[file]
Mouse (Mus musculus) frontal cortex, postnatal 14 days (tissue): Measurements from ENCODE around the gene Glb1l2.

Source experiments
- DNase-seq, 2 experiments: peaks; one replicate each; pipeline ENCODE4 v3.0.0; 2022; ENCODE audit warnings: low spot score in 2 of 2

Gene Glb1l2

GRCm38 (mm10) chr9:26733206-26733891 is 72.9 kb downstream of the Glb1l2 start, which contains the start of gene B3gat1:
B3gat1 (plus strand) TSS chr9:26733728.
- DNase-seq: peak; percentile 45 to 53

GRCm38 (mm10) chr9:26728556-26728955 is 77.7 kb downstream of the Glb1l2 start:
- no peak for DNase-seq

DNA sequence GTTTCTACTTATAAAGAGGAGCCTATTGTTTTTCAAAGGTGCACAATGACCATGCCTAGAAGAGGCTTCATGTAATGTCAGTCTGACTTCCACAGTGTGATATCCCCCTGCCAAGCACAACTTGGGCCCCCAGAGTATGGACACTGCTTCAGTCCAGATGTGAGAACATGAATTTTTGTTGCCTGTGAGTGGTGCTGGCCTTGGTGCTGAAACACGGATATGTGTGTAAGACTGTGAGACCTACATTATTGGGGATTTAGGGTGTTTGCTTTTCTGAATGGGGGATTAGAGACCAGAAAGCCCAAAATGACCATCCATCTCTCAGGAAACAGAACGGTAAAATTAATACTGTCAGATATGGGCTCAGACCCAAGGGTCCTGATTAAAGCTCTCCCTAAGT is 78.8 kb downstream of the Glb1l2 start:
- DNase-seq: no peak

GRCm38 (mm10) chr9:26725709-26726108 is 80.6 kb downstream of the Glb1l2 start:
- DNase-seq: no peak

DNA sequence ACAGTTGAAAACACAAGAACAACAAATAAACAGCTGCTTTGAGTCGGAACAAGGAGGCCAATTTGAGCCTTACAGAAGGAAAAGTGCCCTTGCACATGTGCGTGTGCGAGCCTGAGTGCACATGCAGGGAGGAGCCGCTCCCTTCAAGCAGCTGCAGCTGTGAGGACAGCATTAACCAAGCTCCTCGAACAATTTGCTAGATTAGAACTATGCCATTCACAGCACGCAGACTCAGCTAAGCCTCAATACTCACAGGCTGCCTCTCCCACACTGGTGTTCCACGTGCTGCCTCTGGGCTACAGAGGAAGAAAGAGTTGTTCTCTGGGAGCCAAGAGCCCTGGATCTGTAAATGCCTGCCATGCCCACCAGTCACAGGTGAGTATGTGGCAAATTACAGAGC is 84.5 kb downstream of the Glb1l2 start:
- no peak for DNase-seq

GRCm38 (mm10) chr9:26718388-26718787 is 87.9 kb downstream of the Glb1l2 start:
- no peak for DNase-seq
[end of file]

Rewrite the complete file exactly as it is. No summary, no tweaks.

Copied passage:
Mouse (Mus musculus) frontal cortex, postnatal 14 days (tissue): Measurements from ENCODE around the gene Glb1l2.

Source experiments
- DNase-seq, 2 experiments: peaks; one replicate each; pipeline ENCODE4 v3.0.0; 2022; ENCODE audit warnings: low spot score in 2 of 2

Gene Glb1l2

GRCm38 (mm10) chr9:26733206-26733891 is 72.9 kb downstream of the Glb1l2 start, which contains the start of gene B3gat1:
B3gat1 (plus strand) TSS chr9:26733728.
- DNase-seq: peak; percentile 45 to 53

GRCm38 (mm10) chr9:26728556-26728955 is 77.7 kb downstream of the Glb1l2 start:
- no peak for DNase-seq

DNA sequence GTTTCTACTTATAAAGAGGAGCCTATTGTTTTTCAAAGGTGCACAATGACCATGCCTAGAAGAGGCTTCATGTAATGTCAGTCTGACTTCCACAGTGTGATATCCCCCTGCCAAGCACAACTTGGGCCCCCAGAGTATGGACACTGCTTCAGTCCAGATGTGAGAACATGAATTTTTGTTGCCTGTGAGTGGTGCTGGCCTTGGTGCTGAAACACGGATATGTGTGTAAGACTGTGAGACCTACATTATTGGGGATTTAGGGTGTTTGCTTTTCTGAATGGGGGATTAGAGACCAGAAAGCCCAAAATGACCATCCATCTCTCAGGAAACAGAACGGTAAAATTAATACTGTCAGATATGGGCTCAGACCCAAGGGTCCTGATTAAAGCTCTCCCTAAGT is 78.8 kb downstream of the Glb1l2 start:
- DNase-seq: no peak

GRCm38 (mm10) chr9:26725709-26726108 is 80.6 kb downstream of the Glb1l2 start:
- DNase-seq: no peak

DNA sequence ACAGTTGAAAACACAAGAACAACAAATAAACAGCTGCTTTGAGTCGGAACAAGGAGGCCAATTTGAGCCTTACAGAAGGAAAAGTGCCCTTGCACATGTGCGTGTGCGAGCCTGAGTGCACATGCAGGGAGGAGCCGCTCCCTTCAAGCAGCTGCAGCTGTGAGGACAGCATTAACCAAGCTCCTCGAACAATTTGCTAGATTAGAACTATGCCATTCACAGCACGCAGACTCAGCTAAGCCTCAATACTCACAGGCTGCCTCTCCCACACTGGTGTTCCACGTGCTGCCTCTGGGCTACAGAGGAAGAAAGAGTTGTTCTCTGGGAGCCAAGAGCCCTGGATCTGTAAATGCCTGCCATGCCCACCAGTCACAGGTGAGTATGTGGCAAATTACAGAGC is 84.5 kb downstream of the Glb1l2 start:
- no peak for DNase-seq

GRCm38 (mm10) chr9:26718388-26718787 is 87.9 kb downstream of the Glb1l2 start:
- no peak for DNase-seq